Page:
Season 3, Episode 11
Socially constructed gender roles and stereotypes are embedded into everyday facets of our lives. So how do you provide support to students who fit outside these rigid expectations? Dr. Spencer A. Rathus of the College of New Jersey discusses modern views of sexuality and gender, plus ideas for helping LGBTQ students.
Dr. Spencer A. Rathus enjoyed his first professional position as a high-school English teacher. Because he enjoyed helping students with their personal issues, he went to graduate school for guidance counseling. Dr. Rathus’ professors guided him into a doctoral program in Psychology at the University at Albany, and he then engaged in clinical practice for a number of years while teaching.
Dr. Rathus’ love of English and writing merged with his new love of Psychology, and he wrote college textbooks in the field. He chose to write them in a way that would be of interest to everyone, not just students from affluent families—all while maintaining scientific integrity.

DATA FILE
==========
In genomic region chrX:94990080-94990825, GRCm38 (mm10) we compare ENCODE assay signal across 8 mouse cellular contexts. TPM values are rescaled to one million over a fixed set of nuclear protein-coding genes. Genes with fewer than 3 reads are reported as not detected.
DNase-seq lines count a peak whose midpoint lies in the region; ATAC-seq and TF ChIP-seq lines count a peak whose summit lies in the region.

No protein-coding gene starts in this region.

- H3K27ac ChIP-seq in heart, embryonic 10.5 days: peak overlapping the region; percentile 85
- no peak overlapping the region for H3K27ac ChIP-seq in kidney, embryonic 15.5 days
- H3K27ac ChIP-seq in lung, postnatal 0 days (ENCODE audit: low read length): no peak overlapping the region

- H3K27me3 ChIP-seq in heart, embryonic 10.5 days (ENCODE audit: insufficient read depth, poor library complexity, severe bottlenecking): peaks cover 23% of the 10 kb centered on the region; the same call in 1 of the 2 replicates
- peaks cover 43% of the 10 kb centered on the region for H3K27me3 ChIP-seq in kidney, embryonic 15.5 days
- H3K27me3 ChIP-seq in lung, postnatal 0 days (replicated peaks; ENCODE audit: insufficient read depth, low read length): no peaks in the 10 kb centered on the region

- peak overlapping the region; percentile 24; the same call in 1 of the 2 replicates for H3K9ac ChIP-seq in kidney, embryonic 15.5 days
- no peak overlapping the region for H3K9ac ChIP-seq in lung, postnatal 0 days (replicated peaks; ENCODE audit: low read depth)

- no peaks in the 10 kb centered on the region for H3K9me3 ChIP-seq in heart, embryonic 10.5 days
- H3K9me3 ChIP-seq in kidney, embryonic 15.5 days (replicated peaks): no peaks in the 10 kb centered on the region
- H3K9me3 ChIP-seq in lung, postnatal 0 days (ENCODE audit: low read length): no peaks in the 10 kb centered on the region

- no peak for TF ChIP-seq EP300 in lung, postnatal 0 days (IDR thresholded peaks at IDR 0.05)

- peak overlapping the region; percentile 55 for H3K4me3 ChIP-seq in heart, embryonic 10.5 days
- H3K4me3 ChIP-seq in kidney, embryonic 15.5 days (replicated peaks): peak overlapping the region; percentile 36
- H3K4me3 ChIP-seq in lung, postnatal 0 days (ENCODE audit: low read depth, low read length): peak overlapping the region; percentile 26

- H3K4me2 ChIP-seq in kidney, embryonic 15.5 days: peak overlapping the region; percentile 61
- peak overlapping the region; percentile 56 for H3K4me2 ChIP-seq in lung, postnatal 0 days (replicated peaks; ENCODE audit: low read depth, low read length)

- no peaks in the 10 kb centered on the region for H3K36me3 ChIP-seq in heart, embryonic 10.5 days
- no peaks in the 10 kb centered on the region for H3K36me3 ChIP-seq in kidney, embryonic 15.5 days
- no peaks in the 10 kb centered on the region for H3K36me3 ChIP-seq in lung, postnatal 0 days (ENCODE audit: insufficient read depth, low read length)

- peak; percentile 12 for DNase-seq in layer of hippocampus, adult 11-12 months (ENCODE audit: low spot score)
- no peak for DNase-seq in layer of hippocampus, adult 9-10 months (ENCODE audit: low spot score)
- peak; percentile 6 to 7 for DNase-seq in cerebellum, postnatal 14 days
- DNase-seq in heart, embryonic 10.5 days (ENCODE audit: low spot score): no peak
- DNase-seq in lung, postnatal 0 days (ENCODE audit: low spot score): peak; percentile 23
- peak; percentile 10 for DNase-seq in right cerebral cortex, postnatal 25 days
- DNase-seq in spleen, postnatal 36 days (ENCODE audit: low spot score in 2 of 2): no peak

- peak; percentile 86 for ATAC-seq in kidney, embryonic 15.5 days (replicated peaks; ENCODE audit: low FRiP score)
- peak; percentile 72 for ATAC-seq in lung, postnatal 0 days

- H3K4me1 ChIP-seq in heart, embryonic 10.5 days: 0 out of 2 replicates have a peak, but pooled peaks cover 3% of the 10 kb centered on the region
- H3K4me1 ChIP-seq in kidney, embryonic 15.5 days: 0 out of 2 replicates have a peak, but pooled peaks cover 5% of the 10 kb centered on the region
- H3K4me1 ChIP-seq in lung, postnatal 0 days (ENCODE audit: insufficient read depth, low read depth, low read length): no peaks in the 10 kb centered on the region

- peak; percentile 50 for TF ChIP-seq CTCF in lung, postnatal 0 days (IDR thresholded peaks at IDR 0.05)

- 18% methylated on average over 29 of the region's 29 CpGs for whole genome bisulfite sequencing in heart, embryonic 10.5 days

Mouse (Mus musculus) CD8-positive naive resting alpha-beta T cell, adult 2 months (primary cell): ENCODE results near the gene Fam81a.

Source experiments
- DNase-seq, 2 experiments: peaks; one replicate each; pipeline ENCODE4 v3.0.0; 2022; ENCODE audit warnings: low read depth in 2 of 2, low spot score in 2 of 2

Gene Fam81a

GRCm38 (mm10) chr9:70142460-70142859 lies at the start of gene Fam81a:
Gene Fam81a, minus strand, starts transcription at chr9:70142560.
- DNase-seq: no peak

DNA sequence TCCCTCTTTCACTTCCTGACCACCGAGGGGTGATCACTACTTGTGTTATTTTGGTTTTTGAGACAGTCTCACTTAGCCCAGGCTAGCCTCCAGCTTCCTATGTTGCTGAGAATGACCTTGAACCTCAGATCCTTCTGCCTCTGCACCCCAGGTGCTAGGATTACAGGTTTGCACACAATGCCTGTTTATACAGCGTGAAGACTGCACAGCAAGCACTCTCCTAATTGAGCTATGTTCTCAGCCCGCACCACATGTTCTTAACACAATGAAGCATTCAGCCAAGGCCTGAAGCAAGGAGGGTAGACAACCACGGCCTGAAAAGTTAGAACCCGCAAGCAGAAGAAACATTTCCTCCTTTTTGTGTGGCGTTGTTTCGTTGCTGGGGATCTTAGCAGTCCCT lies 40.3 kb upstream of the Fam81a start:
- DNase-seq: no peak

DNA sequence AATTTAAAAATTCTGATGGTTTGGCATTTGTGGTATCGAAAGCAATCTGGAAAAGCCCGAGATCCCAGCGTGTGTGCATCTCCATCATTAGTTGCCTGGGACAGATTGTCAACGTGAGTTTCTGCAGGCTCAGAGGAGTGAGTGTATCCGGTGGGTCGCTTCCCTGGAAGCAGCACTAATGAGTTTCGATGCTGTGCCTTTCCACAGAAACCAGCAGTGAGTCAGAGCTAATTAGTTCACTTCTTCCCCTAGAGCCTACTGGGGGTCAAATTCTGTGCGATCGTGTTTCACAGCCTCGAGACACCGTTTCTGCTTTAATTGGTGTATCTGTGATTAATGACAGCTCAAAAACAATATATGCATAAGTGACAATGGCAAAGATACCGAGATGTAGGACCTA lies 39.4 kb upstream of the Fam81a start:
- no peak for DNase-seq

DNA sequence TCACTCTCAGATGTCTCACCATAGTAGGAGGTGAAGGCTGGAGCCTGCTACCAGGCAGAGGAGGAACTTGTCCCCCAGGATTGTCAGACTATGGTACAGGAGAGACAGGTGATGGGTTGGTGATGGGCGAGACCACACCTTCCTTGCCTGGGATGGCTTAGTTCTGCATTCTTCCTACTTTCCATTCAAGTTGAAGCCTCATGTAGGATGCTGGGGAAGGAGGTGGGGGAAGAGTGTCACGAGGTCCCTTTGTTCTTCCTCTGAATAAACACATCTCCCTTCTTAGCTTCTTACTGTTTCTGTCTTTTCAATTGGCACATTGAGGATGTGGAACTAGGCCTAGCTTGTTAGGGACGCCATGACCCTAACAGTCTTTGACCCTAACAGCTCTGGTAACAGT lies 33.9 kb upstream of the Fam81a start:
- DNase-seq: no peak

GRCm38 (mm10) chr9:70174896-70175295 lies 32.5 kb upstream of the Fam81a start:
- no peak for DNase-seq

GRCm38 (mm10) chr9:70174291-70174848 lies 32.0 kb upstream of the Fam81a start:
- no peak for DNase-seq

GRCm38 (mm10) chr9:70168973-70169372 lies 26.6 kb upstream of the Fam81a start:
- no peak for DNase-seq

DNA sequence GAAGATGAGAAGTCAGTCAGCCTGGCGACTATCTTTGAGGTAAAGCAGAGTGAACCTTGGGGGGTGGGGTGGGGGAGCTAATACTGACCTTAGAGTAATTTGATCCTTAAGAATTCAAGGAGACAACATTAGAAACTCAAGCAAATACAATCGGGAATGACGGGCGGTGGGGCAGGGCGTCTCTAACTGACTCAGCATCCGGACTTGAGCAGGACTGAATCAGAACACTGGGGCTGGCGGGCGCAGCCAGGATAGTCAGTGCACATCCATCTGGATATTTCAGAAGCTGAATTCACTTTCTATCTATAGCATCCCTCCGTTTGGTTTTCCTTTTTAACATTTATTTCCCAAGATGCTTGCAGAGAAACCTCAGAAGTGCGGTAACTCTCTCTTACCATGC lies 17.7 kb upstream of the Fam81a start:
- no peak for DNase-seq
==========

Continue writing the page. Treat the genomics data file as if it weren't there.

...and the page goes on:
Dr. Rathus has said, “Psychology is splendid because it reveals the human condition as it is. It shows us at our height, helping others and reaching for stars and for those things that are invisible and yet to be invented. Psychology is troublesome because it also shows us at our most tribal and suggestible, hurting and condemning others, including people we have never met. For those reasons, if my readers come away from my books with nothing else, I want them to know what science is and how crucial evidence is. I don’t want them to believe anything anyone says without evidence. Not even me.”